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Young America and it's patented safety barrel

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This blog post is about a pretty scarce watch I once bought - Marion's Young America.

This 14 size watch must have been - telling by the name of the grade - marketed for boys and was not exactly very successful. Wonder if they screwed up the pricing again?

The movemnet was very dirty and jammed, so I decided to take it apart.

No wonder it would not start wound tight. The blak stripe on the side of the movement is rust from the cuvette pin, but that appears to have been dealt with already...

As for technical condition, this watch was not serviced very well, with some nearly-striped threads in balance bearings and balance cock screw and a failed attempt to move a banking pin, ending up with bending it instead.
Still, parts are in good condition, and plates still have most of their gloss.

These are all parts shown, but I should have disassembled the barrel...

Now it's fully disassembled. The watch has Marion's patent safety barrel, that consists of two halves of the barrel itself, an arbor and a gear.
The gear has a notch (arrow) that will engage with the barrel's tooth (other arrow) in one direction, and slide in the other. This was meant to ant as a 'safety pinion' and prevent damage in case the mainspring broke or was released in an uncontrolled way.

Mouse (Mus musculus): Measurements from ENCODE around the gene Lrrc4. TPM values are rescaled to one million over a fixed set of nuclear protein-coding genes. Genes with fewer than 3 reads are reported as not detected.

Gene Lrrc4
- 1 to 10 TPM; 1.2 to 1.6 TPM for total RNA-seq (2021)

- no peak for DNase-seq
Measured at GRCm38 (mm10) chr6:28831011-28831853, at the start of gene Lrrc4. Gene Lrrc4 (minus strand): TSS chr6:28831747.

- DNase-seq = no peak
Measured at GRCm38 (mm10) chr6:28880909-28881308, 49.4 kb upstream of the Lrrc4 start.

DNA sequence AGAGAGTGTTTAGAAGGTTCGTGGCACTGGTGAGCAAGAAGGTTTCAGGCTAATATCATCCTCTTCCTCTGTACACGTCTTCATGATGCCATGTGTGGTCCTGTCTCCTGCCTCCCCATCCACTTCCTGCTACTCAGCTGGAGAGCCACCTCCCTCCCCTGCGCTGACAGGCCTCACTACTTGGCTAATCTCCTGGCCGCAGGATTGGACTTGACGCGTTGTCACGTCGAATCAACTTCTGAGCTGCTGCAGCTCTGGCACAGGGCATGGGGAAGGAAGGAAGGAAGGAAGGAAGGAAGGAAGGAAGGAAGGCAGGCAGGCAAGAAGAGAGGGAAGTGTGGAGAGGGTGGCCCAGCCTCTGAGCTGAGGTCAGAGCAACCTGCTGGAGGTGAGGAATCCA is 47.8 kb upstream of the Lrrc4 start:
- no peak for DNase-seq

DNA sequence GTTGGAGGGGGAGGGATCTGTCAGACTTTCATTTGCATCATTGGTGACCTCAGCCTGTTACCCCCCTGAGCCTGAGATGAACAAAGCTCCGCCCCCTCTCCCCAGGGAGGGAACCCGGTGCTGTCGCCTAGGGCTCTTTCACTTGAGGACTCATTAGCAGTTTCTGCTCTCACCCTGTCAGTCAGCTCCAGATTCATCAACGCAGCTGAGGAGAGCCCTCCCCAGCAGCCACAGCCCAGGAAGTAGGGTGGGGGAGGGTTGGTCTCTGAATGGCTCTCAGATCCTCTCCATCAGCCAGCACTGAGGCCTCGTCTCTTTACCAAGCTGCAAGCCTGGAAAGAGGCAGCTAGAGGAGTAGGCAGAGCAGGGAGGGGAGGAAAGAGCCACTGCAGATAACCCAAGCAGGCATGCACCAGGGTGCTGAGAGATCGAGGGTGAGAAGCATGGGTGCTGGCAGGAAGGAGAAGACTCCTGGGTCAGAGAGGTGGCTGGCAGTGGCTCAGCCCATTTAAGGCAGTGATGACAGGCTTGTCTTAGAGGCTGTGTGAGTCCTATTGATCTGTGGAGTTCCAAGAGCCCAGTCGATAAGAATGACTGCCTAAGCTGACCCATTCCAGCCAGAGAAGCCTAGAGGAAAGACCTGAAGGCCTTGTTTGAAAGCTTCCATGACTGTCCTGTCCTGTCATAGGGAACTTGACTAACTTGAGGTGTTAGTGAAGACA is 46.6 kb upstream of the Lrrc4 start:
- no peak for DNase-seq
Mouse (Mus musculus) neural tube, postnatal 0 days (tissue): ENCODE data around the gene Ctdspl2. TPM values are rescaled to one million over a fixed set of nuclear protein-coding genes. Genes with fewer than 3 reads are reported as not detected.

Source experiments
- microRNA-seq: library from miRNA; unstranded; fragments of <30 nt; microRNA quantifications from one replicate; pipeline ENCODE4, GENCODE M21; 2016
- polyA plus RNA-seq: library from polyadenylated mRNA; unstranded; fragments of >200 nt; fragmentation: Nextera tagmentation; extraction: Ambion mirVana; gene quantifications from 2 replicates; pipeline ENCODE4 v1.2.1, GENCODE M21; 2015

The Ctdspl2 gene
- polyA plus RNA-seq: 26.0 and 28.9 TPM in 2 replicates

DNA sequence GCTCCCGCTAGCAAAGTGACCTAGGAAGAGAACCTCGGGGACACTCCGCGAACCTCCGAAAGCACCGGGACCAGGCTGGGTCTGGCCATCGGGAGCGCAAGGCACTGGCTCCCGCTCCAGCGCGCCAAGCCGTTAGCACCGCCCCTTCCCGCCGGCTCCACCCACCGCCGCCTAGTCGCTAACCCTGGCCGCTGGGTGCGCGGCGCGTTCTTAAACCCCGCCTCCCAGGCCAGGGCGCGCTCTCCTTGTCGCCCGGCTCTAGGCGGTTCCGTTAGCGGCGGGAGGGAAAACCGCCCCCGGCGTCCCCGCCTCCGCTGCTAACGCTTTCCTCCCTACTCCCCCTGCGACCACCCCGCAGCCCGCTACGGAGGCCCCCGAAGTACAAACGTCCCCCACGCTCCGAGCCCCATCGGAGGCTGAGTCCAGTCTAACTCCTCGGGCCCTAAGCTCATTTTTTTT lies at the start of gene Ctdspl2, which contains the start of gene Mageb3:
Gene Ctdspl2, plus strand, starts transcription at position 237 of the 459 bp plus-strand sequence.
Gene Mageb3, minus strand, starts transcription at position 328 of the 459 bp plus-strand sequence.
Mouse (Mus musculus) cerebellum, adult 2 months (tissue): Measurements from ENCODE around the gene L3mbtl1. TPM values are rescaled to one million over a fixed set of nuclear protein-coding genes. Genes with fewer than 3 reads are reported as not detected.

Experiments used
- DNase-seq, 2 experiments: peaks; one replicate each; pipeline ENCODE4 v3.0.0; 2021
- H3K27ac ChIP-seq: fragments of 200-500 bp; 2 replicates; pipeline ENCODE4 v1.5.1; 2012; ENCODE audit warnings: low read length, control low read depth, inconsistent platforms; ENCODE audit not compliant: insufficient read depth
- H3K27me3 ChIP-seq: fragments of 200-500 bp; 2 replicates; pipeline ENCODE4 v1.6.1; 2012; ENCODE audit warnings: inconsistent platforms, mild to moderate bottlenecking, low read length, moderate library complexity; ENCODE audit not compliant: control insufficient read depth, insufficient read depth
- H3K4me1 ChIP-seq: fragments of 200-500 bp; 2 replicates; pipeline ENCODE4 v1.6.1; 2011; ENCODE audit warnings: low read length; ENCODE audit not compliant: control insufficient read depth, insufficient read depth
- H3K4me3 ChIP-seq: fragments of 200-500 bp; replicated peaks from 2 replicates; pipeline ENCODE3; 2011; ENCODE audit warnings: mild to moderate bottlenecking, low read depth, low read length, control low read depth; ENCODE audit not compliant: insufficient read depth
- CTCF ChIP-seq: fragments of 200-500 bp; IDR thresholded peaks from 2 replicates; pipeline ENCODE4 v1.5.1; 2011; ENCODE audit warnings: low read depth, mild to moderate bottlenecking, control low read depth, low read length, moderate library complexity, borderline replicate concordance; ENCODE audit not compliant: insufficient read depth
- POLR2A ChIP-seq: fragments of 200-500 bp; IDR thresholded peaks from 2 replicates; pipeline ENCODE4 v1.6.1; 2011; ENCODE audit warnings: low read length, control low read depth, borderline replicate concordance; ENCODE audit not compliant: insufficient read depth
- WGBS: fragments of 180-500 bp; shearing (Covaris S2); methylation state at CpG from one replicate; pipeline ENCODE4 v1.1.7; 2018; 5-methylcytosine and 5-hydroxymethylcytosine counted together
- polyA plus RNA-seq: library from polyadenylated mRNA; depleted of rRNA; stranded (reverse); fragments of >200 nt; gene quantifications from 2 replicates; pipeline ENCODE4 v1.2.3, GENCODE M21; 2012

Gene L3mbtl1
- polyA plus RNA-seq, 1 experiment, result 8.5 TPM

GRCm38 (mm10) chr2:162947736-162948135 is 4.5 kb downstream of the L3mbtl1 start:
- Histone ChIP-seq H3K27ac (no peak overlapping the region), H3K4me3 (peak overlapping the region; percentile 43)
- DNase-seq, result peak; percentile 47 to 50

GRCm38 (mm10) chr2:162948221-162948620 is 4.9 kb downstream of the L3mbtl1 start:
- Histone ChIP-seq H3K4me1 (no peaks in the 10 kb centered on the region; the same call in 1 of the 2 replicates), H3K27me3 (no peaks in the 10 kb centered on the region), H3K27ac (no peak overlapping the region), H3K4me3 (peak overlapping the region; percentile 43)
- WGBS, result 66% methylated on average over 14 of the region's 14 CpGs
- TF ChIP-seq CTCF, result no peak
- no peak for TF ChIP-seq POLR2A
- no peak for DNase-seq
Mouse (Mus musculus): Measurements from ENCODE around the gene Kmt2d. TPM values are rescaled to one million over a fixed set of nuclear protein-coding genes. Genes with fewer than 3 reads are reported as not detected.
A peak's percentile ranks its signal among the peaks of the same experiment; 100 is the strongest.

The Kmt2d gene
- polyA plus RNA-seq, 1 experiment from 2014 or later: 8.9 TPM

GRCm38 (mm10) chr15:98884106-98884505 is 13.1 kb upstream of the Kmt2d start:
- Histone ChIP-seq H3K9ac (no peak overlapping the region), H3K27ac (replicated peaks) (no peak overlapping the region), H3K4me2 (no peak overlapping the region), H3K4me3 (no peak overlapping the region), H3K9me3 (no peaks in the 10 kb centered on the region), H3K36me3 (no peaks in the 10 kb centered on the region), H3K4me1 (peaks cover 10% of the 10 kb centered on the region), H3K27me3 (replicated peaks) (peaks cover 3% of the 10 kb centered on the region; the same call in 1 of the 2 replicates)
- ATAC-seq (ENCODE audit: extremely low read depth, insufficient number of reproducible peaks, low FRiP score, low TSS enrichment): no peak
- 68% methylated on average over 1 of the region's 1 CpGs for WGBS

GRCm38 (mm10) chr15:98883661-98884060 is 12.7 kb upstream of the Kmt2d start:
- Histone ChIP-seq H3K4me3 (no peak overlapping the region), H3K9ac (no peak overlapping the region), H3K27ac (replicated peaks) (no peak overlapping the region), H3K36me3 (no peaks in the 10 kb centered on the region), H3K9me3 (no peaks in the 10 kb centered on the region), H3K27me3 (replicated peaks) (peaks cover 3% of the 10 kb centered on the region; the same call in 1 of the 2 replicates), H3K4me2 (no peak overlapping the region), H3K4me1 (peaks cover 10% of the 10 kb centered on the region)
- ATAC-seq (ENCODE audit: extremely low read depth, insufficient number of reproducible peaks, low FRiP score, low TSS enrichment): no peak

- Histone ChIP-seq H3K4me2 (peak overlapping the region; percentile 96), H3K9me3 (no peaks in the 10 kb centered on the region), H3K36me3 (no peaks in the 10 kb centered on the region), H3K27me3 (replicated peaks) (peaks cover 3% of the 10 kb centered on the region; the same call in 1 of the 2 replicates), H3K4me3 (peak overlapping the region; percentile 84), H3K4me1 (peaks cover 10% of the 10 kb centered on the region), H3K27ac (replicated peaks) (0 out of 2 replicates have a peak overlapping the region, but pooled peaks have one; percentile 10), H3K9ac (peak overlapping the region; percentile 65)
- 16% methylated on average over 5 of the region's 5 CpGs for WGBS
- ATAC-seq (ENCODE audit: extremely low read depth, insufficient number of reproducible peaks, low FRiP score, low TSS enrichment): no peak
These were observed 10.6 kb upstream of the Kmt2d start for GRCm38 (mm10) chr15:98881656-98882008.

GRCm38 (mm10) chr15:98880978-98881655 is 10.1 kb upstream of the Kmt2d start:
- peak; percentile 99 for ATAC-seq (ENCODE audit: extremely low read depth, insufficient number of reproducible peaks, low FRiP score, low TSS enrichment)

Be careful when inserting the mainspring - I'm pretty sure I bent the barrel with the winder doing so, but maybe it was already bent - I noticed when the mainspring was already in...
Of course that straightened up nicely...

Like I said - the balance bearings' threads barely engage. Someone wanted to screw them down very tight no doubt...

Be sure not to damage the click... This would be hard to get or replace...

Cannon pinion, motion works and dial...
The dial has two feet screwed down from top side and one pinned.
The pallet fork is steel and the watch has a Swiss lever, single roller escapement.

The watch starts with the cock just placed on top, not even screwed.
In this watch it's very difficult fo fit the hairspring under the center gear, so it's more convenient to place the balance first and then the cock, not the entire assembly together.
With a fine tweezer you'll insert the stud no problem, plenty of space.
the bezel has no notch for one of the screws and it might be a replacement (or there is an additional screw...).

The movement cleaned up beautifully and runs very well. Great to have one of these
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  1. Robert Gift's Avatar
    So interesting to see! Thank you for your close-up photos.
    What determines where the balance wheel "weight screws" are positioned?
  2. pmwas's Avatar
    Poise and timing. In an uncut balance it's less important than in cut balance, where by moving the screws towards or away from the cut, you alter temperature compensation as well.